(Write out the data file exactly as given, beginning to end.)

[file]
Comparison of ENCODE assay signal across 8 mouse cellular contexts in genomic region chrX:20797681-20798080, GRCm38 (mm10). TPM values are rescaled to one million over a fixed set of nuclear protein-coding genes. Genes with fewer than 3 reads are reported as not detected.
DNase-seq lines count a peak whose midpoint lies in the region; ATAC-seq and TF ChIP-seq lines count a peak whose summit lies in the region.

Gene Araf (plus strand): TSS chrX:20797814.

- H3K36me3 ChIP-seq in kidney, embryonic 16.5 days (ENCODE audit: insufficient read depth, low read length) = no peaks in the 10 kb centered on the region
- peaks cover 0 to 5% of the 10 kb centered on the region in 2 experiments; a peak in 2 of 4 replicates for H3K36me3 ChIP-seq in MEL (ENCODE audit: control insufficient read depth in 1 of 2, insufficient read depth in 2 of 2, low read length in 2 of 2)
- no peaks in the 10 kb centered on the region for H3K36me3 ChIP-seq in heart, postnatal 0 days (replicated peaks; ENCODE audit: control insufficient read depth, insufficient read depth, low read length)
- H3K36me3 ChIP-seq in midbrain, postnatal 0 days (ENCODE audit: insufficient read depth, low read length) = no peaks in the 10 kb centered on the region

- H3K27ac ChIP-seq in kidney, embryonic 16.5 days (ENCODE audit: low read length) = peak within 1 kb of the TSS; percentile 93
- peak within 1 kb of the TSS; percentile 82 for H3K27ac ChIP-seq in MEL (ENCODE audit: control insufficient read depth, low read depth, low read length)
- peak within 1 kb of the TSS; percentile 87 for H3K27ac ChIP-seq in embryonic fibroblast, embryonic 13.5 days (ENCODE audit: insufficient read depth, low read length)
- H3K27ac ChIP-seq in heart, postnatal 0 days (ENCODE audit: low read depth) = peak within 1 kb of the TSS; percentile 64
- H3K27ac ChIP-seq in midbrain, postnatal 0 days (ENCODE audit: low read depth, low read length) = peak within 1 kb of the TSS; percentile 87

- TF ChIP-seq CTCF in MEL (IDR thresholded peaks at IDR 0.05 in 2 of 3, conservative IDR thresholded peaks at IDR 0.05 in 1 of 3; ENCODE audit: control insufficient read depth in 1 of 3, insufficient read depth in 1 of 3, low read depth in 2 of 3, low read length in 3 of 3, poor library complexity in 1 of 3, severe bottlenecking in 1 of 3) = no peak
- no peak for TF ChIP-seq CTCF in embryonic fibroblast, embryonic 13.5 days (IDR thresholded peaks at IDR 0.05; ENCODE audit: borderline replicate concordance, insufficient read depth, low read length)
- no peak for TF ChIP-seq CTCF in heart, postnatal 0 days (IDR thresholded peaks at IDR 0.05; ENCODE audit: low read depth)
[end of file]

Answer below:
Comparison of ENCODE assay signal across 8 mouse cellular contexts in genomic region chrX:20797681-20798080, GRCm38 (mm10). TPM values are rescaled to one million over a fixed set of nuclear protein-coding genes. Genes with fewer than 3 reads are reported as not detected.
DNase-seq lines count a peak whose midpoint lies in the region; ATAC-seq and TF ChIP-seq lines count a peak whose summit lies in the region.

Gene Araf (plus strand): TSS chrX:20797814.

- H3K36me3 ChIP-seq in kidney, embryonic 16.5 days (ENCODE audit: insufficient read depth, low read length) = no peaks in the 10 kb centered on the region
- peaks cover 0 to 5% of the 10 kb centered on the region in 2 experiments; a peak in 2 of 4 replicates for H3K36me3 ChIP-seq in MEL (ENCODE audit: control insufficient read depth in 1 of 2, insufficient read depth in 2 of 2, low read length in 2 of 2)
- no peaks in the 10 kb centered on the region for H3K36me3 ChIP-seq in heart, postnatal 0 days (replicated peaks; ENCODE audit: control insufficient read depth, insufficient read depth, low read length)
- H3K36me3 ChIP-seq in midbrain, postnatal 0 days (ENCODE audit: insufficient read depth, low read length) = no peaks in the 10 kb centered on the region

- H3K27ac ChIP-seq in kidney, embryonic 16.5 days (ENCODE audit: low read length) = peak within 1 kb of the TSS; percentile 93
- peak within 1 kb of the TSS; percentile 82 for H3K27ac ChIP-seq in MEL (ENCODE audit: control insufficient read depth, low read depth, low read length)
- peak within 1 kb of the TSS; percentile 87 for H3K27ac ChIP-seq in embryonic fibroblast, embryonic 13.5 days (ENCODE audit: insufficient read depth, low read length)
- H3K27ac ChIP-seq in heart, postnatal 0 days (ENCODE audit: low read depth) = peak within 1 kb of the TSS; percentile 64
- H3K27ac ChIP-seq in midbrain, postnatal 0 days (ENCODE audit: low read depth, low read length) = peak within 1 kb of the TSS; percentile 87

- TF ChIP-seq CTCF in MEL (IDR thresholded peaks at IDR 0.05 in 2 of 3, conservative IDR thresholded peaks at IDR 0.05 in 1 of 3; ENCODE audit: control insufficient read depth in 1 of 3, insufficient read depth in 1 of 3, low read depth in 2 of 3, low read length in 3 of 3, poor library complexity in 1 of 3, severe bottlenecking in 1 of 3) = no peak
- no peak for TF ChIP-seq CTCF in embryonic fibroblast, embryonic 13.5 days (IDR thresholded peaks at IDR 0.05; ENCODE audit: borderline replicate concordance, insufficient read depth, low read length)
- no peak for TF ChIP-seq CTCF in heart, postnatal 0 days (IDR thresholded peaks at IDR 0.05; ENCODE audit: low read depth)